4 Milestones of purchasing a new camera

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When should you purchase a new camera? When you desire one and you can afford it.

I won’t be that guy who tells you that you don’t need a better camera, that you are most likely the limit of your photography, and you should improve your skills before you think of buying one. Cameras are cool gadgets! And, if owning a new camera is going to spark your creativity and take you outside to shoot, please, go on and buy it.

The quality of your images depends, in large portion, on your skills, your compositions, the quality of the light, and the scenery in front of you. Not the new camera that you may have just acquired. However, it helps, on the other hand, understanding a few milestones in the quest for acquiring the “Best Photographic Equipment” for landscape photography, that all of us will likely go through.

First Milestone: Moving from From Crop Sensors to Full Frame

The number of articles about the difference between crop sensors and full frame sensors is second only to the number of articles with a title similar to Should I shoot RAW or JPG?. (By the way, you should shoot RAW).

Brighton pier and coastline at night at Blue Hour

Brighton pier and coastline at night at Blue Hour

This image was shot in Brighton almost ten years ago on a Sony A200, my first DSLR, with a 12mpx CCD crop sensor. Did it matter? No. The light was amazing and, by complete accident at that time, I nailed the composition. To this day, this is one of my favorite images. The dynamic range was reasonable enough not to stress the sensors and the image makes for very decent small prints. Soon after this, I started shooting scenes with higher dynamic range. For these scenes, the difference between the shadows and the intensity of the highlights was so large that a small crop sensor couldn’t keep up in a single exposure. A full frame sensor, with those larger pixels that gather more light, generally have higher dynamic ranges.

A first clue for buying a new camera? When you expect to shoot scenes with a higher dynamic range.

Dramatic sunset in Newquay, Cornwall, UK.

Dramatic sunset in Newquay, Cornwall, UK.

This image from Cornwall is both dynamic and requires a high dynamic range. It was shot with my first full frame camera, a beautiful Sony A900 with a CMOS 24mpx full frame sensor.

Second Milestone: Full frame to a Better Full Frame

Here things get a little murkier. The improvements in image quality is very constant year after year, but it’s hardly dramatic. And the law of diminishing return reigns supreme. The move from the Sony A900 to the shiny new Sony A99V didn’t bring much improvement in image quality for me, but it did bring a significant improvement in how the camera was operated, specifically with the addition of Live View. This substantially changed my workflow in the field.

A second clue for buying a new camera… the new camera operates much better and it makes your shooting experience more pleasurable.

Sample Image from Sony A99V

Black sand beach at sunset, Big Island, Hawaii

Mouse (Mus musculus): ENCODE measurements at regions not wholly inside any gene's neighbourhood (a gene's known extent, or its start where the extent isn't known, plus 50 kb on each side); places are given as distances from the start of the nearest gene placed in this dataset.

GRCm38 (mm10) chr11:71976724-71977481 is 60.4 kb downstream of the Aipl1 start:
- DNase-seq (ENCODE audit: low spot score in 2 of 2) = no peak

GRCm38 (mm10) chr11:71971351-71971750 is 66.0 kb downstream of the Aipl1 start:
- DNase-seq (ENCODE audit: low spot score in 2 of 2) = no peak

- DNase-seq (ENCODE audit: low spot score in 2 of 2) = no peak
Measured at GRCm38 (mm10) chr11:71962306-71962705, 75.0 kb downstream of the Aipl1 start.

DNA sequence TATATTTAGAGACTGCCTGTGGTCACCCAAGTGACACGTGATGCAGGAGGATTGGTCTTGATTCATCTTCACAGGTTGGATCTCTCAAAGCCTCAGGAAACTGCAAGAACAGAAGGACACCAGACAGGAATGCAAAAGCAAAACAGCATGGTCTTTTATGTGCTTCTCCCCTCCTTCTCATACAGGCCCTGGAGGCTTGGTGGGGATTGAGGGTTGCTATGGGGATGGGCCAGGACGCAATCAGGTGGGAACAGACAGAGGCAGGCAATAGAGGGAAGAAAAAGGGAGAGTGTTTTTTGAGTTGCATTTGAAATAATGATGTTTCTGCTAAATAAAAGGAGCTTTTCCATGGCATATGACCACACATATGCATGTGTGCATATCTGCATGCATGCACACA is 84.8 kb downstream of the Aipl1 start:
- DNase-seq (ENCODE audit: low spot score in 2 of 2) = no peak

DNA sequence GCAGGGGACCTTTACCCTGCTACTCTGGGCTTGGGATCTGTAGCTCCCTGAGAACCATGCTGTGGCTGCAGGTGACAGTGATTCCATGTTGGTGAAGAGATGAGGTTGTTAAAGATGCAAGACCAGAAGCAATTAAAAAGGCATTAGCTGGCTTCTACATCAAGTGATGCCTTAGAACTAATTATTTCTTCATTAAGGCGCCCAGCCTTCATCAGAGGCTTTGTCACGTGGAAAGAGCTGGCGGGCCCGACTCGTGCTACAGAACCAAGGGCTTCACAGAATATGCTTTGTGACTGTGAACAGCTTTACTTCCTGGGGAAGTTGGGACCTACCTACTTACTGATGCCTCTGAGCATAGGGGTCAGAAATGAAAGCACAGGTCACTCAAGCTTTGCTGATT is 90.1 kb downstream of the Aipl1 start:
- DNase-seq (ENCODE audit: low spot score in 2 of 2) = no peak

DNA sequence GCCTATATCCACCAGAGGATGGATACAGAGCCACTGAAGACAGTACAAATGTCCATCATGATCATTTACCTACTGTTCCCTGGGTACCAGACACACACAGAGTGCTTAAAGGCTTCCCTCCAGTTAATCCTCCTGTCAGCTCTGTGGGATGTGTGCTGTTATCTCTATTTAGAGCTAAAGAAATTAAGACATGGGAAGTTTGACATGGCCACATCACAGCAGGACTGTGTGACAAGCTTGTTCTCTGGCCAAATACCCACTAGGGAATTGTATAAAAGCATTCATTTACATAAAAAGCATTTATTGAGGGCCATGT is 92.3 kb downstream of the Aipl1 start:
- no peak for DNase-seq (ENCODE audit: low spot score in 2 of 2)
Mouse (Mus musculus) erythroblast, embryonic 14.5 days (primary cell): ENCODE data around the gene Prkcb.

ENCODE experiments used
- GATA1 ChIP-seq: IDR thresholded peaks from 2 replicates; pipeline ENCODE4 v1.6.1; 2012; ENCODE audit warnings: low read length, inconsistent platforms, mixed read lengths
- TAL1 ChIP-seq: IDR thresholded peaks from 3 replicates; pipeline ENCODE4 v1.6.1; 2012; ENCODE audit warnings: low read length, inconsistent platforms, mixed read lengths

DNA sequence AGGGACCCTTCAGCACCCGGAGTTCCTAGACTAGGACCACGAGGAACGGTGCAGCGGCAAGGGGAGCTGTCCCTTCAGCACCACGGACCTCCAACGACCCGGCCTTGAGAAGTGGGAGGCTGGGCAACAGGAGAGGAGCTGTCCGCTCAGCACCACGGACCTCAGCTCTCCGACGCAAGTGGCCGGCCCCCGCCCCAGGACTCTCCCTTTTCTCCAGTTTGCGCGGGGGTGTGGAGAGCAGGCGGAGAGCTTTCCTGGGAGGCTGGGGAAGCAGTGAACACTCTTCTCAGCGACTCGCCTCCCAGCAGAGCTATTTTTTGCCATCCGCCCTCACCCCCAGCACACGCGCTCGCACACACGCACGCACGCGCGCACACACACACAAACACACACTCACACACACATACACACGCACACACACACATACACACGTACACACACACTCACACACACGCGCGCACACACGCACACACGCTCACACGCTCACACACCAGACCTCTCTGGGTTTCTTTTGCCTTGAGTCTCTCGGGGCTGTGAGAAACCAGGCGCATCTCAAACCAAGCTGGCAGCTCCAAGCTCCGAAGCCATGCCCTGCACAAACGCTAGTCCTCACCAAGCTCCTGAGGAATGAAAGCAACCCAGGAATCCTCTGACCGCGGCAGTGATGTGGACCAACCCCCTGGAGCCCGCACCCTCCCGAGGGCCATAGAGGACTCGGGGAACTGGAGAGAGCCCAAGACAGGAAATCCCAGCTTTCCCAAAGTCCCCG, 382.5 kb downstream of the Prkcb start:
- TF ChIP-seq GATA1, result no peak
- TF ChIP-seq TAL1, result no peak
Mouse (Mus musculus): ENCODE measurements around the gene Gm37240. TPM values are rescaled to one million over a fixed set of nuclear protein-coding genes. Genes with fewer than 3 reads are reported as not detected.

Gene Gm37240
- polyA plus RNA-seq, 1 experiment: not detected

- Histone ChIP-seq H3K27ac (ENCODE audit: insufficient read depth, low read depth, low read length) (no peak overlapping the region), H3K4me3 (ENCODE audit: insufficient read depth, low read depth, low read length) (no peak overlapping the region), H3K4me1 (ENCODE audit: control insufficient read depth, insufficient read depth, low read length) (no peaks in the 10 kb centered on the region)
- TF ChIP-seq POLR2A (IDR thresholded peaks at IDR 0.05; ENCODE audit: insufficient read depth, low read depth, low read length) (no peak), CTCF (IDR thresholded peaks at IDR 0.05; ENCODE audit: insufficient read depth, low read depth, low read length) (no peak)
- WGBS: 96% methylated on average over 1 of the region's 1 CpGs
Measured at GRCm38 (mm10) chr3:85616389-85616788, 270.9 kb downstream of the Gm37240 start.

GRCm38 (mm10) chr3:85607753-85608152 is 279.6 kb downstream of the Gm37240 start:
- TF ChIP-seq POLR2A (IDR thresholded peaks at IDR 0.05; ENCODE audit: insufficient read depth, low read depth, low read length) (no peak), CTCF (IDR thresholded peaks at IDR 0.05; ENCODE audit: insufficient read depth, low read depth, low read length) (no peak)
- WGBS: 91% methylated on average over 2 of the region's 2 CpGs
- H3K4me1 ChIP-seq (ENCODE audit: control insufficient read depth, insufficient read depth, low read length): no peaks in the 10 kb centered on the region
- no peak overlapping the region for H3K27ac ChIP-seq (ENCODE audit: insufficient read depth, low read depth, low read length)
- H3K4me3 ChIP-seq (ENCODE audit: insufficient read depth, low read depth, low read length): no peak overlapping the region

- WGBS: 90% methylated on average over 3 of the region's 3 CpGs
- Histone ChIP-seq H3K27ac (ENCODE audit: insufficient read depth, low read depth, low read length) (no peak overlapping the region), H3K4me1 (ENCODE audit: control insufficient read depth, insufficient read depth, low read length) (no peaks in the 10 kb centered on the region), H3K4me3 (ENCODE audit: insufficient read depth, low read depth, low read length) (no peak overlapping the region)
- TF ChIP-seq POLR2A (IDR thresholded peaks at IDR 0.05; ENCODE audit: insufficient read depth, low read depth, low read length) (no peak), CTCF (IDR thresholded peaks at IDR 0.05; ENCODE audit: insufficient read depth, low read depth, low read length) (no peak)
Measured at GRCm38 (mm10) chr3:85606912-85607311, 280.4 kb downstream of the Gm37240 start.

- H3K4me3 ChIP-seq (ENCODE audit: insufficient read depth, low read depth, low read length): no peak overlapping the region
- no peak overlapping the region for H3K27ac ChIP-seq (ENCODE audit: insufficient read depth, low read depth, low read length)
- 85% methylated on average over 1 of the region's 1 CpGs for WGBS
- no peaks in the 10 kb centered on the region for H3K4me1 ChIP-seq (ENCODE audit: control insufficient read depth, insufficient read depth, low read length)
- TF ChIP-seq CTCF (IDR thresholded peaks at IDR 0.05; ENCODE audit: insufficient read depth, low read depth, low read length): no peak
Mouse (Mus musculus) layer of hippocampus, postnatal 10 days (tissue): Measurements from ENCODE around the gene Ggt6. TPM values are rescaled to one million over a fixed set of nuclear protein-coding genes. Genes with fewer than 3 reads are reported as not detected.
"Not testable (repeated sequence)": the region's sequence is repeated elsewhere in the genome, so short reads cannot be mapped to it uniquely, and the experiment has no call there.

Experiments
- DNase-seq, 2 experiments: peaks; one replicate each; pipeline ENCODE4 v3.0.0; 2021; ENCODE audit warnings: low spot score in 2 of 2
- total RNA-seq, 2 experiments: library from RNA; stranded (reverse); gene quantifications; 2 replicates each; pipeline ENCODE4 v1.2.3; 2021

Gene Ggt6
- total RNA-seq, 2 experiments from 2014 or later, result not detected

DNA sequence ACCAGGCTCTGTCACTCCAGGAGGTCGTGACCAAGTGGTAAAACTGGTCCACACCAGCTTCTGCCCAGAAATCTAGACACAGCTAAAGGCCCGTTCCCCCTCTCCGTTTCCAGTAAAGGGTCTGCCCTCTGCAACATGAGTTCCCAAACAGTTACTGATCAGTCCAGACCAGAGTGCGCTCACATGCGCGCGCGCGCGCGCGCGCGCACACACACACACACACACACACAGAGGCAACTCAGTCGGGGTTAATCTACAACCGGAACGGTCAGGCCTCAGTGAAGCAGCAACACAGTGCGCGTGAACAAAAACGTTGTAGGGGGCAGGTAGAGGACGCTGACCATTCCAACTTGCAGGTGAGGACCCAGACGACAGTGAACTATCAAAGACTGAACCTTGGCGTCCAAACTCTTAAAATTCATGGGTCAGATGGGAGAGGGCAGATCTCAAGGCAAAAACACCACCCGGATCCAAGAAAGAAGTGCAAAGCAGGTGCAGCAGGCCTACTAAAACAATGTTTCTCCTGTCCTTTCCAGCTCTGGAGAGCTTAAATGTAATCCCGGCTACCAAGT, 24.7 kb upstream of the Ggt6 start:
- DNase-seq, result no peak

This Black Sand beach was shot in Hawaii with a Sony A99V equipped with a 24mpx full frame sensor. The use of a swiveling screen with live view made the shooting experience much easier. I could focus on composition by looking at a beautiful bright screen.

Third Milestone: More Mega Pixels

My last camera was purchased when I started printing my work at home on a large format printer. I needed more resolution to print up to 24×36” which happens to perfectly match the 42mpx sensor of the new A99II. It also comes with a much-welcomed increase in dynamic range over the predecessor. Printing is a necessary step for any photographer on the path to enlightenment. You don’t need 42mpx if you don’t print your work.

A third clue for buying a new camera? You expect to produce large prints and need more resolution.

Mesquite Dunes, Death Valley, photographed with Sony A99II

Mesquite Dunes at Sunset in the Death Valley, California.

Golden Wave was shot in the Death Valley with a Sony A99II, 42mpx full frame sensor. Would this be possible with a crop sensor camera? Yes, definitely, since what counts in this image is the strong composition and the beautiful side light sweeping across the frame. But I wouldn’t have been able to print this image large and keep all those beautiful details in the sand.

Fourth Milestone: From Full Frame to Mirrorless

I haven’t moved to mirrorless yet. I love big cameras, but that does not mean that you don’t have to love them. Today’s mirrorless camera offer advantages in terms of size and weight for those photographer who have trouble carrying big heavy equipment.

But here’s the fourth and final clue for buying a new camera… you desire it and you can afford it. If the new camera makes you shoot more, go on and buy it and use it to shoot beautiful, well-composed images.

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About Author Francesco Carucci

I'm a landscape photographer living in the San Francisco Bay Area. Outside of my (pretty cool) daily desk job, I'm spending most of my spare time chasing the Light and printing it; the rare glimpses of it I manage to capture are in my gallery.